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The Student News Site of Barrington High School

The RoundUp

The Student News Site of Barrington High School

The RoundUp

The Student News Site of Barrington High School

The RoundUp

Glow Recipe or no recipe?

Don’t be a hater, be the kids’ savior!
Photo from Flicker
Photo from Flicker

Imagine: it’s 2017 and your favorite Katy Perry song is playing from another room as you get ready for the first day of 5th grade. On the car ride there, you beg your parents to use the phone to catch Pokémon on PokémonGO. Now, you browse social media, and all you can see are full-grown adults complaining about how tweens nowadays raid Sephora’s nationwide and disrupt their lives.

The problem at hand is that these young children, ages eight to 13, are growing up so fast. They are using anti-aging products, heavy foundations and even retinoids.

The overall consensus on apps such as TikTok is that they need to be stopped. TikTokers are guilty of exaggerating the issue and painting kids as delinquents. They say this demographic has no concern for the preservation of products. Allegedly they’ve seen them trash tester makeup and ruin their shopping experiences. They say they’ve witnessed kids walk in and talk to employees rudely as well as shove other customers.

Personally, I think they’re harmless.

After all, they’re just kids. Although they have no place in Sephora or Ulta, they’ve been influenced to believe they need to be there as consumers.

This is in no way the fault of the kids who are raiding these products. It’s a combination of things they’ve been exposed to on social media by beauty or lifestyle influencers and of millennial gentle/lenient parenting. These kids need to learn respect and discipline. They also need to be educated. How would they know they don’t need retinol because their skin is already perfect if no one’s told them?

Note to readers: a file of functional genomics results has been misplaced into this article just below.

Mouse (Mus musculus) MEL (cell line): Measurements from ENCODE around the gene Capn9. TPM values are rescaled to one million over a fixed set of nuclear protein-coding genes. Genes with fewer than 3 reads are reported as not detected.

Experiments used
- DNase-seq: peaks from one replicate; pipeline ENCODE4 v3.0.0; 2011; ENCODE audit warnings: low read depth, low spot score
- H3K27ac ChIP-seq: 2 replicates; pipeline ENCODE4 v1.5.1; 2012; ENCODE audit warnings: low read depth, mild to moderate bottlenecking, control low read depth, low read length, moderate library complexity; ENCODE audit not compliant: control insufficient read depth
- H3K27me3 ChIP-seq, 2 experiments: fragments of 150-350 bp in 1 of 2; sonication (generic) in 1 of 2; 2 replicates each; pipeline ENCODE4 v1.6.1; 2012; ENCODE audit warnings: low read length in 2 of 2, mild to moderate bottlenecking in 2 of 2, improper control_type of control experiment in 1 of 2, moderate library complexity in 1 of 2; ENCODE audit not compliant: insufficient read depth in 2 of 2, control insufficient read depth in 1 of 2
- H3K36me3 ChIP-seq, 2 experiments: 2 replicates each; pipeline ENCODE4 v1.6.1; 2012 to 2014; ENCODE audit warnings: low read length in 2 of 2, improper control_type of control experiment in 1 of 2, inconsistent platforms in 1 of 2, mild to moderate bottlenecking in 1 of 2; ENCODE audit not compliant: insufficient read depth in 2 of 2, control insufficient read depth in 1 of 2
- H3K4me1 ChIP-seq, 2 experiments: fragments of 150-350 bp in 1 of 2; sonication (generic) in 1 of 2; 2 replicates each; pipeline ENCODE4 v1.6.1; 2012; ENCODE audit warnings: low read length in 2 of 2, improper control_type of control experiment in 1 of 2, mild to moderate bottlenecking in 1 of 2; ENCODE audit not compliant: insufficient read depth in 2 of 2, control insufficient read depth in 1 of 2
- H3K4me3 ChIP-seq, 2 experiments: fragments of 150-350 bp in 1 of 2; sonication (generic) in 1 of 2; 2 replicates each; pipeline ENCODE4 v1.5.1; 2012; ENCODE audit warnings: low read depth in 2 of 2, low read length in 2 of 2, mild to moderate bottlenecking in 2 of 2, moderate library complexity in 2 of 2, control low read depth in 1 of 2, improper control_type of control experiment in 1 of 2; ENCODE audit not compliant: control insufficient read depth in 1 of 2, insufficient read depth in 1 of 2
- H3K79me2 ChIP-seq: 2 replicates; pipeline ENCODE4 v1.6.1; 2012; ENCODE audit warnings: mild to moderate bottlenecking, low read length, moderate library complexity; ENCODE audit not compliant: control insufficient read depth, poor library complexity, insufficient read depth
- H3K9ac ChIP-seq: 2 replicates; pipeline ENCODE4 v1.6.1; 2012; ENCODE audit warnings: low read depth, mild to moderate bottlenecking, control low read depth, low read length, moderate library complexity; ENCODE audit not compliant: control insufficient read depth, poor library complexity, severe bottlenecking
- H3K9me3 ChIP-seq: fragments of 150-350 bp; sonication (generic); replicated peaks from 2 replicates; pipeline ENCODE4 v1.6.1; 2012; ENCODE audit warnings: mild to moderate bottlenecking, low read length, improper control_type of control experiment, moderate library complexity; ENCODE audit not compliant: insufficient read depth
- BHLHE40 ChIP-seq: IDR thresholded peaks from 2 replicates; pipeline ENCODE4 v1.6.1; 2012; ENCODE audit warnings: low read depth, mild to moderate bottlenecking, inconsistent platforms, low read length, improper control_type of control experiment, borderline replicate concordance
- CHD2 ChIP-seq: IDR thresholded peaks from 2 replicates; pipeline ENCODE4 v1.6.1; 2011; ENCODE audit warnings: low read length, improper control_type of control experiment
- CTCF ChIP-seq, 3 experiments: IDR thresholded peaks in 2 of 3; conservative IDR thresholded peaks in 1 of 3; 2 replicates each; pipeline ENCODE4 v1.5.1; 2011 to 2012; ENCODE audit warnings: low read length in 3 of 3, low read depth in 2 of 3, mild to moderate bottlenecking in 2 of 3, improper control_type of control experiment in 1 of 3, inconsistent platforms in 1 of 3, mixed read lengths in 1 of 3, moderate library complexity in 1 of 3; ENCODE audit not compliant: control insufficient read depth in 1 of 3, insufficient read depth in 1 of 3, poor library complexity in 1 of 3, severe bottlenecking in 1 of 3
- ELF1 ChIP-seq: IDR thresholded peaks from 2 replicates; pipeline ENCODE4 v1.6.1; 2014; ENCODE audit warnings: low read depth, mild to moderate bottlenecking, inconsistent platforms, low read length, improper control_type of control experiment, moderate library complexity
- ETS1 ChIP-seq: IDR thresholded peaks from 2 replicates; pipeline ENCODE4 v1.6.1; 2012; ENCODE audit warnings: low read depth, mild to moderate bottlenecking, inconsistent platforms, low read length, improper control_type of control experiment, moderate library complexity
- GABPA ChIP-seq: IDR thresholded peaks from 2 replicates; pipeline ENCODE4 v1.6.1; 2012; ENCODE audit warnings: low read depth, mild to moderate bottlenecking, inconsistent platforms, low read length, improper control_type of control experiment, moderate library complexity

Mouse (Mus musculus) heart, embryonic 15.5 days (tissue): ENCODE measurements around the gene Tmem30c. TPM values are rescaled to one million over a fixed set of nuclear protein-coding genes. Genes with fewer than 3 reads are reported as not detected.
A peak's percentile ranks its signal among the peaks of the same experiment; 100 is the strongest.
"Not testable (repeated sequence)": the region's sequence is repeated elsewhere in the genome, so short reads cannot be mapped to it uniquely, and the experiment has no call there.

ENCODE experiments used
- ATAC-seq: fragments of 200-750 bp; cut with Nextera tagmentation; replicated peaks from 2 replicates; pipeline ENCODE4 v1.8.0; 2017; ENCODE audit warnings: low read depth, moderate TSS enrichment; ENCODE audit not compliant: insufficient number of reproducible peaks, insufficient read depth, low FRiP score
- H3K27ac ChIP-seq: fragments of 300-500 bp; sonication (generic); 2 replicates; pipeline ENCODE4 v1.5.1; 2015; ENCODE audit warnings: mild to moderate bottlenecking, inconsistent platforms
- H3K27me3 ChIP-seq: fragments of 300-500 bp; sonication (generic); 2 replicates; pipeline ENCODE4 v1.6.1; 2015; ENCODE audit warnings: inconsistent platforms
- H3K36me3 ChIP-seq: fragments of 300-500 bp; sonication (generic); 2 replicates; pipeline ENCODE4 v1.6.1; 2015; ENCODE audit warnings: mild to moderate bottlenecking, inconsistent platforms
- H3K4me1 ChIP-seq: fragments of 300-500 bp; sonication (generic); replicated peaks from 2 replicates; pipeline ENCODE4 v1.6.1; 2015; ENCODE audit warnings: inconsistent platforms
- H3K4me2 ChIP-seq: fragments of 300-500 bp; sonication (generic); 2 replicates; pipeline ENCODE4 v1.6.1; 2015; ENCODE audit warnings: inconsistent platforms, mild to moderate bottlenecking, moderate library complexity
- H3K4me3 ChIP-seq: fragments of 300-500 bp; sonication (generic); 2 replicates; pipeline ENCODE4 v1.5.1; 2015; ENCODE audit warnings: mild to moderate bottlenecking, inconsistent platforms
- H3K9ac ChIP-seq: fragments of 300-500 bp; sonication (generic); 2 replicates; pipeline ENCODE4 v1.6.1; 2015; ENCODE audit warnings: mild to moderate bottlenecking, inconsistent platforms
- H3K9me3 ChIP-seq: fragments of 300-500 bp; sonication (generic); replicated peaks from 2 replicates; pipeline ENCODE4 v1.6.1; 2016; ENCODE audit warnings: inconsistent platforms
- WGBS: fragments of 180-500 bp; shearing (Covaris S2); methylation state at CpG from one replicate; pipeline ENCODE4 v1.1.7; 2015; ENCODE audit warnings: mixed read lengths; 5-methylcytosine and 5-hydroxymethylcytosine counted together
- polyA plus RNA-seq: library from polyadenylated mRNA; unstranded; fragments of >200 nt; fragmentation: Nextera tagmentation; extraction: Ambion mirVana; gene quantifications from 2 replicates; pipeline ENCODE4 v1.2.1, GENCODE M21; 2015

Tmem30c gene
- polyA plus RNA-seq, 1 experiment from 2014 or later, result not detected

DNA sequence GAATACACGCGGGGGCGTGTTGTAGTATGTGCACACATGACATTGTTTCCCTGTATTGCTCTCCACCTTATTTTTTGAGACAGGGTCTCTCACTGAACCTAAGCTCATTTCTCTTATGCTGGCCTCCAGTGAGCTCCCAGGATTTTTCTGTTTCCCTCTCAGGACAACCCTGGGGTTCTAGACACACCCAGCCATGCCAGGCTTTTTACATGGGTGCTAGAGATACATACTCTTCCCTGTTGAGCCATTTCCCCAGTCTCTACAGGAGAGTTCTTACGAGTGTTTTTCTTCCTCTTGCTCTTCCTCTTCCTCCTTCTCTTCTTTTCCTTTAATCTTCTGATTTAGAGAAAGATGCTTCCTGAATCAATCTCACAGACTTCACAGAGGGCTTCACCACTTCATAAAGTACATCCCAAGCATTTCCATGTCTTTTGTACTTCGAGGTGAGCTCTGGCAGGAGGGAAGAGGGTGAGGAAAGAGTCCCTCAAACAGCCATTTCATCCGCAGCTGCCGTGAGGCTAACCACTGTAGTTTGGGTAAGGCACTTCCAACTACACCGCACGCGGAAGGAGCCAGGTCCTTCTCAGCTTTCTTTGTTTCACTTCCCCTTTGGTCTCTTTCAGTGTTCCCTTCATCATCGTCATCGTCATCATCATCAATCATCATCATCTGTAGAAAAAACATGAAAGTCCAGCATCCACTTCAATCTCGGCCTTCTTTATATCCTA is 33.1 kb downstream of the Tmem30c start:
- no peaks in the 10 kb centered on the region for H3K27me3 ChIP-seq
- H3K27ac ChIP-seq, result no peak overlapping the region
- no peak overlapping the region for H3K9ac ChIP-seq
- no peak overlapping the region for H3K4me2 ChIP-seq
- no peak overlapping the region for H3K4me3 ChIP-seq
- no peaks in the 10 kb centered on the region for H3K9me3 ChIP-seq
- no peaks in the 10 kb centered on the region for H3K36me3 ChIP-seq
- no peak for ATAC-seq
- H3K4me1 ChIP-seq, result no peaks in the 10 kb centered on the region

However, this is the first time in history that kids are growing up with so much accessibility to technology and the internet. It’s a fact that the internet poses many dangers to young children and beauty influencers may be the least of our worries on that front. However, seeing content enforcing beauty standards is still harmful. Children are still developing, which makes them extremely susceptible to being influenced or insecure.

It’s only natural that they want to be just like their favorite influencers. They’ve even seen kids their age all over their social media talking about their favorite Drunk Elephant and Glow Recipe products or posting “Get Ready with Mes”. Without parental restrictions, kids are constantly exposed to these trends. They don’t want to be left behind or look lame for not fitting in and splurging on the latest trends. So, they beg their parents to take them to Sephora or get them the best products for Christmas.

And these parents enable them! According to the Lurie Children’s Hospital, nearly three in four millennial parents practice gentle parenting which guides children without threats, punishments or rewards. The problem arises when parents have unclear boundaries and children take the liberty to purchase products obliviously. The products’ advertising doesn’t promote them necessarily as an “adult-only” product; the packaging is usually colorful, cute and appealing. Kids don’t take it upon themselves to conduct research before purchasing and parents are continuing to enable them. When will parents take this into their own hands?

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About the Contributor
Hannah Kim
Hannah Kim, Opinions Editor
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